Approximations of solutions to difference equations for large values of the inde­pendent variable are studied in Chapter 5. This chapter is mostly independent of Chapter 4, but it uses some of the results from Chapters 2 and 3. Here, one will find the asymptotic analysis of sums, the theorems of Poincare and Perron on asymptotic behavior of solutions to linear equations, and the asymptotic behavior of solutions to nonlinear autonomous equations, with applications to Newton’s Method and to the modified Newton’s Method.

Chapters 6 through 9 develop a wide variety of distinct but related topics involv­ing second order difference equations from the theory given in Chapter 3. Chapter 6 contains a detailed study of the self-adjoint equation. This chapter includes gen­eralized zeros, interlacing of zeros of independent solutions, disconjugacy, Green’s functions, boundary value problems for linear equations, R.iccati equations, and os­cillation of solutions. Sturm-Liouville problems for difference equations are con­sidered in Chapter 7.

These problems lead to a consideration of finite Fourier series, properties of eigenpairs for self-adjoint Sturm-Liou ville probiems, nonhomogeneous problems, and a Rayleigh inequality for finding upper bounds on the smallest eigen­value. Chapter 8 treats the discrete calculus of variations for sums, including the Euler-Lagrange difference equation, transversaLity conditions, the Legendre neces­sary condition for a local extremum, and some sufficient conditions. Disconjugacy plays an important role here and, indeed. the methods in this chapter are used to sharpen some of the results from Chapter 6. In Chapter 9, several existence and uniqueness results for nonlinear boundary value problems are proved, using the con­traction mapping theorem and Brouwer fixed point theorems in Euclidean space. A final section relates these results to similar theorems for differential equations.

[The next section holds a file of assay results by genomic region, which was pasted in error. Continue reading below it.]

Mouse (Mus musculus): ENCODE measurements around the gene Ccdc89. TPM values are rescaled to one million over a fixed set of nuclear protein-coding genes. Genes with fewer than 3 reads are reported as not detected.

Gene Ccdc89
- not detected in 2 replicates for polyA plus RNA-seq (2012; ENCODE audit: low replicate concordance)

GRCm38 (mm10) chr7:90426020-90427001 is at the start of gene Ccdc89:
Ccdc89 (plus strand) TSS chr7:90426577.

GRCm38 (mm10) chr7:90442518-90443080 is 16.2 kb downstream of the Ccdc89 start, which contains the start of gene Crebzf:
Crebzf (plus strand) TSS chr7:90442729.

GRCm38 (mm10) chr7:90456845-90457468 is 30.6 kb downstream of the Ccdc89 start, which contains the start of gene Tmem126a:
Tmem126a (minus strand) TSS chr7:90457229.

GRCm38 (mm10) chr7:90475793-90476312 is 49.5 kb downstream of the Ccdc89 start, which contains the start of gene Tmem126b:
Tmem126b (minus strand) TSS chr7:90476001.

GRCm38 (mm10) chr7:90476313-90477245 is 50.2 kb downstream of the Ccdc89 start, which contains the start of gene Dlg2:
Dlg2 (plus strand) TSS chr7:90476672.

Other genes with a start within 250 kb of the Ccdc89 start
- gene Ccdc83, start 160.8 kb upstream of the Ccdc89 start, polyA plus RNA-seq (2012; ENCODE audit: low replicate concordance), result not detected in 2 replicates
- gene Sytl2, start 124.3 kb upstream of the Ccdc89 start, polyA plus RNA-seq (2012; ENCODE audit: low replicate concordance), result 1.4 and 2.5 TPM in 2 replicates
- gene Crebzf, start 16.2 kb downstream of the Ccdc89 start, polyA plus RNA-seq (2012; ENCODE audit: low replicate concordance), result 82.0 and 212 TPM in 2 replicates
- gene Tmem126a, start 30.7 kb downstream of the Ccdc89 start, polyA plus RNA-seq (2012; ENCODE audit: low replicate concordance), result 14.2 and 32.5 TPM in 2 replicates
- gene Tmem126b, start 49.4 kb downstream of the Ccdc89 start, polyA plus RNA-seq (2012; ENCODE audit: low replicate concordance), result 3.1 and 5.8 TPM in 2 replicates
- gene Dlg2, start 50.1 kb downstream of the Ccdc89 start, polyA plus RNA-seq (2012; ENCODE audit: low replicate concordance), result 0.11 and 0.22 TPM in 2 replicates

The last chapter takes a brief look at partial difference equations. It is shown how these arise from the discretization of partial differential equations. Computational molecules are introduced in order to determine what sort of initial and boundary conditions are needed to produce unique solutions of partial difference equations. Some special methods for finding explicit solutions are summarized.

This edition contains an appendix that illustrates how the technical computing system Mathematica can be used to assist in many of the computations that we en­counter in the study of difference equations. These examples can be easily adapted to other computer algebra systems, such as Maple and Matlab.

This book has been used as a textbook at different levels ranging from middle undergraduate to beginning graduate, depending on the choice of topics. Many new exercises and examples have been added for the second edition. Answers to selected problems can be found near the end of the book. There is also a large bibliography of books and papers on difference equations for further study.